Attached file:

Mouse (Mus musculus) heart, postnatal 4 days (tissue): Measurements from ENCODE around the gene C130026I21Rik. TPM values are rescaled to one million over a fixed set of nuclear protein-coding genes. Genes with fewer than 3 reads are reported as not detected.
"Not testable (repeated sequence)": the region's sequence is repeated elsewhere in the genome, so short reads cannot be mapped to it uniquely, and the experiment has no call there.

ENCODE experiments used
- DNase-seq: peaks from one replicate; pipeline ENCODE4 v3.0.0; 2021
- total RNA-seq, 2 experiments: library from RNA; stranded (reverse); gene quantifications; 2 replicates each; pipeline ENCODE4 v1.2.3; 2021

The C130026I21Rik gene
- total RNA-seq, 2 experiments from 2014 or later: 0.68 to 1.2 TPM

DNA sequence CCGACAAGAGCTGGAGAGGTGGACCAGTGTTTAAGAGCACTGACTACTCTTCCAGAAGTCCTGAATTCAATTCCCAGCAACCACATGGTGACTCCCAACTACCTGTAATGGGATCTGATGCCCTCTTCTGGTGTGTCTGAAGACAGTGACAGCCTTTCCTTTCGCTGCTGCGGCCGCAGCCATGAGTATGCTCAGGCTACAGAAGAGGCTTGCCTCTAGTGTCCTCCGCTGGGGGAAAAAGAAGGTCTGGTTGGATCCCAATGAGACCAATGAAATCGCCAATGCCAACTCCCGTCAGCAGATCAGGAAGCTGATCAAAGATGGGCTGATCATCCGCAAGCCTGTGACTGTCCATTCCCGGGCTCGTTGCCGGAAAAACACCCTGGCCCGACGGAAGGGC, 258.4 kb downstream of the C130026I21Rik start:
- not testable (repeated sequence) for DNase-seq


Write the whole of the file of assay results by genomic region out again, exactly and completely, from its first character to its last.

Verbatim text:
Mouse (Mus musculus) heart, postnatal 4 days (tissue): Measurements from ENCODE around the gene C130026I21Rik. TPM values are rescaled to one million over a fixed set of nuclear protein-coding genes. Genes with fewer than 3 reads are reported as not detected.
"Not testable (repeated sequence)": the region's sequence is repeated elsewhere in the genome, so short reads cannot be mapped to it uniquely, and the experiment has no call there.

ENCODE experiments used
- DNase-seq: peaks from one replicate; pipeline ENCODE4 v3.0.0; 2021
- total RNA-seq, 2 experiments: library from RNA; stranded (reverse); gene quantifications; 2 replicates each; pipeline ENCODE4 v1.2.3; 2021

The C130026I21Rik gene
- total RNA-seq, 2 experiments from 2014 or later: 0.68 to 1.2 TPM

DNA sequence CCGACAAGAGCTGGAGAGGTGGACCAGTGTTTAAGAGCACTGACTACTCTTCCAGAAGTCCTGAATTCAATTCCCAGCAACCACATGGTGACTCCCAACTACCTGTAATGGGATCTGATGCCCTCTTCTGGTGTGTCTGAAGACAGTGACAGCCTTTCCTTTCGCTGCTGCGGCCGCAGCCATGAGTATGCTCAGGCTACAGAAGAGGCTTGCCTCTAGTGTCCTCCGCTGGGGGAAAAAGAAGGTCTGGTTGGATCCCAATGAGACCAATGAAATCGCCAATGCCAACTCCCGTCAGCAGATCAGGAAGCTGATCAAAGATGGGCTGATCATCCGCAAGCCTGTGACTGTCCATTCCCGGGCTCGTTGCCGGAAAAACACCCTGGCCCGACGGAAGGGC, 258.4 kb downstream of the C130026I21Rik start:
- not testable (repeated sequence) for DNase-seq